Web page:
We lead you beyond the Ghats to temples and Buddhist landmarks, as well as to wrestling contests and mouth-watering street cuisine. Varanasi, also known as Banaras or Kashi by locals, is the holiest of all Hindu sacred sites. It’s also one of the world’s oldest continuously inhabited sites.
Here are a few suggestions for making the most of your trip
- The Ghats and the Ganges: A Cultural Journey
- Visiting Hindu Temples is a great way to learn about Hinduism.
- Varanasi is also significant for Buddhism
- Do you want to do anything enjoyable? Wrestling, perhaps?
- Bhang, Markets, and Street Food
The Ghats and the Ganges: A Cultural Journey
Varanasi has 87 Ghats (riverfront stairs or stairwells along the banks of the Ganges), and taking a boat trip is the best way to see them all at once.
Spend some time in the Dashashwamedh Ghats, Varanasi’s biggest ghat, which is usually bustling with activity, if you want to immerse yourself in Hindu culture.
The nightly aarti (prayer) event is the main attraction here. It’s a stunning show that’s best seen from the water.
Another famous ghat to visit is Assi Ghats, where people practise many of their daily rituals and meditations.
Finally, Manikarnika Ghats, the most mysterious of all Ghats, is where Hindu cremations take place.
Every day, hundreds of pyres are burned, and the ashes are then flown into the Ganges. A cremation like this is known as Moksh, which means ultimate liberation, and Hindus believe it frees the soul from the cycle of life and death.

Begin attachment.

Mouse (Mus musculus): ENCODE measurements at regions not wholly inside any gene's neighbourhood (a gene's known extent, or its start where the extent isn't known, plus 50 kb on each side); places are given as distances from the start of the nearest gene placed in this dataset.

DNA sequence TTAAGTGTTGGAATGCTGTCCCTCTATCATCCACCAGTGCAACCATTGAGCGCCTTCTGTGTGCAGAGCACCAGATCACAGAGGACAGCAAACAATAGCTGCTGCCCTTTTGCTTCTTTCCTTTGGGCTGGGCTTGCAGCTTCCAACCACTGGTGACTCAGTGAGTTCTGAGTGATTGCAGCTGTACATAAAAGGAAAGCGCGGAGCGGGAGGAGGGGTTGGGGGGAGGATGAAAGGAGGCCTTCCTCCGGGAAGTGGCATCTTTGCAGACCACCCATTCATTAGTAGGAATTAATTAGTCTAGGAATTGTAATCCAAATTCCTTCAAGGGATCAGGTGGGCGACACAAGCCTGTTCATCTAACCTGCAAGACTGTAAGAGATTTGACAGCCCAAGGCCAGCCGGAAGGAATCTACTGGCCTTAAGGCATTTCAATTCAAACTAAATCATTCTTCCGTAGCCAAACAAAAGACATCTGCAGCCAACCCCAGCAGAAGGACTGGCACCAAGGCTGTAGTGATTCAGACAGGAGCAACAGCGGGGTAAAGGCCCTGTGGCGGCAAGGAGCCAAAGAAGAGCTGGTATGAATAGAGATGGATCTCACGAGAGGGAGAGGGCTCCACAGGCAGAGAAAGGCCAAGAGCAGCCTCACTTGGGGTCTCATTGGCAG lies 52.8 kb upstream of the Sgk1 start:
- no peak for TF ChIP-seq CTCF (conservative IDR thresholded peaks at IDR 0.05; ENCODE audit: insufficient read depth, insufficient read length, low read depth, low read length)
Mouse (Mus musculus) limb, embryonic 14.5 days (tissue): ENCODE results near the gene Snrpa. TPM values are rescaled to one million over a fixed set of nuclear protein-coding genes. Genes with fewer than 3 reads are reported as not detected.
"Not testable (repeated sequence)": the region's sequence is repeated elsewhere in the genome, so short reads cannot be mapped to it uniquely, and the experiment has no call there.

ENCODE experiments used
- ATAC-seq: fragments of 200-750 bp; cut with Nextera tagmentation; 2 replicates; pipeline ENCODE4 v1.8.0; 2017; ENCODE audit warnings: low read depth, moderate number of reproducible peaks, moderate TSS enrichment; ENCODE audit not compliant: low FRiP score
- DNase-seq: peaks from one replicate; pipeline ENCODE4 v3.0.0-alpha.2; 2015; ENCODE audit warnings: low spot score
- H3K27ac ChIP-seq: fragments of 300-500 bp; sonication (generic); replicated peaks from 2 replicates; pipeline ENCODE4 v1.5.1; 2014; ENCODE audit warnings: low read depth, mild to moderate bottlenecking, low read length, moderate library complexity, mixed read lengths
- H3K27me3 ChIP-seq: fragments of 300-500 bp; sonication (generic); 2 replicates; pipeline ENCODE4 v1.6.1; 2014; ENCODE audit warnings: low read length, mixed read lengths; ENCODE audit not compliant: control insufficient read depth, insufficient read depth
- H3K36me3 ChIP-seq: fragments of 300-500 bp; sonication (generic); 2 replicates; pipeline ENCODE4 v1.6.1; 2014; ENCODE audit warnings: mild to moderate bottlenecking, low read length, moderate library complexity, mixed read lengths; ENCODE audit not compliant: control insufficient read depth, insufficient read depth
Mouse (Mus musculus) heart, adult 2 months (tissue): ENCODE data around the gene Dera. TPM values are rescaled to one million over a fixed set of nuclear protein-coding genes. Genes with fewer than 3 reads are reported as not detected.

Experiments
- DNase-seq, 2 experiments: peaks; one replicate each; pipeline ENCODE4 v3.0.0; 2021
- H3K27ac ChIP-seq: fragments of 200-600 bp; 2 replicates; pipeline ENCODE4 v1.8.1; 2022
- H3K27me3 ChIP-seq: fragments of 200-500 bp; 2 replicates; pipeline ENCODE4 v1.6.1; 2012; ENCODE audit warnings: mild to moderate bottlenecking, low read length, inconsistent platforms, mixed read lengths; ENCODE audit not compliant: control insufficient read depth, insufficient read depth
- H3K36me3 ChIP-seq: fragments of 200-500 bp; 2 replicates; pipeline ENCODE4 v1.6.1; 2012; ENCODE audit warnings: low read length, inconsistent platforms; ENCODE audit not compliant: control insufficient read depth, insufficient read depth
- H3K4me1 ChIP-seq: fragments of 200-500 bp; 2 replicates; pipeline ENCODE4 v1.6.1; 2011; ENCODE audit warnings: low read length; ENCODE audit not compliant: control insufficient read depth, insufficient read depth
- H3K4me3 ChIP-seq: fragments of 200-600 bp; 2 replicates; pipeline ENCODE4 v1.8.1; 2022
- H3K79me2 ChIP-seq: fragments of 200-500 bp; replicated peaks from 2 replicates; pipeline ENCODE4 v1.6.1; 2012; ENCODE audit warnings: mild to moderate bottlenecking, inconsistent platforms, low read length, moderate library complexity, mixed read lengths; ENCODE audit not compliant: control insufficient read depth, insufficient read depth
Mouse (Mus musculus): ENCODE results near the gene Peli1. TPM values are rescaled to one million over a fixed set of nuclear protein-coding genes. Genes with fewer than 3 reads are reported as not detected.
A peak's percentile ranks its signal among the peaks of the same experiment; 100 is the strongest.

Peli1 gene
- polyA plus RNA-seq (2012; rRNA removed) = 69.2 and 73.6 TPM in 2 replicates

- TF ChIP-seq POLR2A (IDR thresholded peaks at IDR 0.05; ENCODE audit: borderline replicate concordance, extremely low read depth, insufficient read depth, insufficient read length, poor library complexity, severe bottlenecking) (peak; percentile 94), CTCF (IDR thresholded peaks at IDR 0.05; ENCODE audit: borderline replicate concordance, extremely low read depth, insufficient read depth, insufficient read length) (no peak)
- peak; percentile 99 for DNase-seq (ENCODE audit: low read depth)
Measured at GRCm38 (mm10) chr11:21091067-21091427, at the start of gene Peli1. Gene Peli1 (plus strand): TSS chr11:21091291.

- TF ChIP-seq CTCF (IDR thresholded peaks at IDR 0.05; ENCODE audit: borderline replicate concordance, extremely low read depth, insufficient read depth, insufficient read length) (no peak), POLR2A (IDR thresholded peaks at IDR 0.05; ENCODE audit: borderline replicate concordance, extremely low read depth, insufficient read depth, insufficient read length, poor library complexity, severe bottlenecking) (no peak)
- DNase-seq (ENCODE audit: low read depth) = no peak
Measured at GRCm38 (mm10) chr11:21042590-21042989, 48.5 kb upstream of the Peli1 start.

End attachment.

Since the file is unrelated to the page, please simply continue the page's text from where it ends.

Many people may be seen bathing in the Ganges while visiting the Ghats. That, too, is a religious concept that signifies the forgiveness of one’s misdeeds.
Visiting Hindu Temples is a great way to learn about Hinduism
The largest temple, Kashi Vishwanath Temple, attracts thousands of Hindu worshippers to the spiritual city each year. The Kaal Bhairav Temple, one of Varanasi’s oldest Shiva temples, is definitely worth a visit.
Lord Shiva is the principal god of both temples, as well as Varanasi itself. Keep in mind that valuables like cameras and telephones are not permitted within the temples, so keep them hidden.
Varanasi is also significant for Buddhism
Varanasi is not just significant to Hindus, but it is also significant to Buddhists. You may visit Sarnath in less than an hour’s journey from Varanasi. This is one of the four Buddhist pilgrimage sites, and it is where Lord Buddha gave his first sermon.
Do you want to do anything enjoyable? Wrestling, perhaps?
You should go to the akharas if you appreciate wrestling. Traditional wrestling arenas may be seen in portions of north India. Along the Ghats, there are several akharas, each with its unique tradition and flair. The fights take place around 8 a.m. in the morning and at 5 p.m. in the evening. It’s entertaining to observe and provides a unique opportunity for photographers to get unique images of Varanasi.
Bhang, Markets, and Street Food
The major market of Varanasi is located just outside the Dashashwamedh Ghat. You may buy the traditional Banarasi Sari or faux jewels made locally. Alternatively, skip the shopping and load yourself on mouth-watering street cuisine.
The primary locations to visit are Deena Chat Bhandar, which serves wonderful tamatar chat (spiced tomato soup), and Ram Bhandar, which serves savoury dishes like samosa and kachori, as well as sweets like jalebis.
A trip to Varanasi isn’t complete without trying a Banarasi paan (betel leaf packed with sweet syrups and spices) and a malaiyo (sweet rice pudding) (whipped cream dish).
Finally, avoid the intoxicating bhang drink, which is produced from cannabis leaves, because the effects can last for days, depending on how much of the substance is consumed.